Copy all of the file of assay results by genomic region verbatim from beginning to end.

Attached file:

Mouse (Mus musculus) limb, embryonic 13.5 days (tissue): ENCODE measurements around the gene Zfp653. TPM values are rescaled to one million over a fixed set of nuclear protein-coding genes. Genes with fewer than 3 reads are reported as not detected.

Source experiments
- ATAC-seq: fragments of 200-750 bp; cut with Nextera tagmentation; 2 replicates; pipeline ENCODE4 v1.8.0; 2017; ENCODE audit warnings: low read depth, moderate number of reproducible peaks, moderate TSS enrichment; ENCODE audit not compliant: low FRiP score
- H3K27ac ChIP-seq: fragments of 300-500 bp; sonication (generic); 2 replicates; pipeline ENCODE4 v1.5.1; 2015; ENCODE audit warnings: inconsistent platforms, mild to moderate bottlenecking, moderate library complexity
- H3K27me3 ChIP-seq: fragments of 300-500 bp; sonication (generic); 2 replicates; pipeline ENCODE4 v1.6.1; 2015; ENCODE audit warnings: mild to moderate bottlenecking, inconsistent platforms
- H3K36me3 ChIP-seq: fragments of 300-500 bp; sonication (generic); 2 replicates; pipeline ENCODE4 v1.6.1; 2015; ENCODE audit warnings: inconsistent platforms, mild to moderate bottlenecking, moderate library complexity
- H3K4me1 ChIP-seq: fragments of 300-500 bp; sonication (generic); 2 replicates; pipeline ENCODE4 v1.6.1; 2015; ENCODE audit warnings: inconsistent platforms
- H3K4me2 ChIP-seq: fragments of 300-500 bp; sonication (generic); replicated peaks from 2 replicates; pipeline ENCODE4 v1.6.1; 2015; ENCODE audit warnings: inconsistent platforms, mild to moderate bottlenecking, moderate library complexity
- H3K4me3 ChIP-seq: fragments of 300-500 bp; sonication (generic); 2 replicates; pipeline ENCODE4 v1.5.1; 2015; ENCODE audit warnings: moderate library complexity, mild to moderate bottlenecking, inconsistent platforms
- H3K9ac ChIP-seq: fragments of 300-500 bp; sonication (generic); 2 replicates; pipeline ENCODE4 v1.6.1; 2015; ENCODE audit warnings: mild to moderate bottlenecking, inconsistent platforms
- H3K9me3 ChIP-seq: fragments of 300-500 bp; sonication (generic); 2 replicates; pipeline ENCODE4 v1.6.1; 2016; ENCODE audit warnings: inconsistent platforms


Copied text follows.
Mouse (Mus musculus) limb, embryonic 13.5 days (tissue): ENCODE measurements around the gene Zfp653. TPM values are rescaled to one million over a fixed set of nuclear protein-coding genes. Genes with fewer than 3 reads are reported as not detected.

Source experiments
- ATAC-seq: fragments of 200-750 bp; cut with Nextera tagmentation; 2 replicates; pipeline ENCODE4 v1.8.0; 2017; ENCODE audit warnings: low read depth, moderate number of reproducible peaks, moderate TSS enrichment; ENCODE audit not compliant: low FRiP score
- H3K27ac ChIP-seq: fragments of 300-500 bp; sonication (generic); 2 replicates; pipeline ENCODE4 v1.5.1; 2015; ENCODE audit warnings: inconsistent platforms, mild to moderate bottlenecking, moderate library complexity
- H3K27me3 ChIP-seq: fragments of 300-500 bp; sonication (generic); 2 replicates; pipeline ENCODE4 v1.6.1; 2015; ENCODE audit warnings: mild to moderate bottlenecking, inconsistent platforms
- H3K36me3 ChIP-seq: fragments of 300-500 bp; sonication (generic); 2 replicates; pipeline ENCODE4 v1.6.1; 2015; ENCODE audit warnings: inconsistent platforms, mild to moderate bottlenecking, moderate library complexity
- H3K4me1 ChIP-seq: fragments of 300-500 bp; sonication (generic); 2 replicates; pipeline ENCODE4 v1.6.1; 2015; ENCODE audit warnings: inconsistent platforms
- H3K4me2 ChIP-seq: fragments of 300-500 bp; sonication (generic); replicated peaks from 2 replicates; pipeline ENCODE4 v1.6.1; 2015; ENCODE audit warnings: inconsistent platforms, mild to moderate bottlenecking, moderate library complexity
- H3K4me3 ChIP-seq: fragments of 300-500 bp; sonication (generic); 2 replicates; pipeline ENCODE4 v1.5.1; 2015; ENCODE audit warnings: moderate library complexity, mild to moderate bottlenecking, inconsistent platforms
- H3K9ac ChIP-seq: fragments of 300-500 bp; sonication (generic); 2 replicates; pipeline ENCODE4 v1.6.1; 2015; ENCODE audit warnings: mild to moderate bottlenecking, inconsistent platforms
- H3K9me3 ChIP-seq: fragments of 300-500 bp; sonication (generic); 2 replicates; pipeline ENCODE4 v1.6.1; 2016; ENCODE audit warnings: inconsistent platforms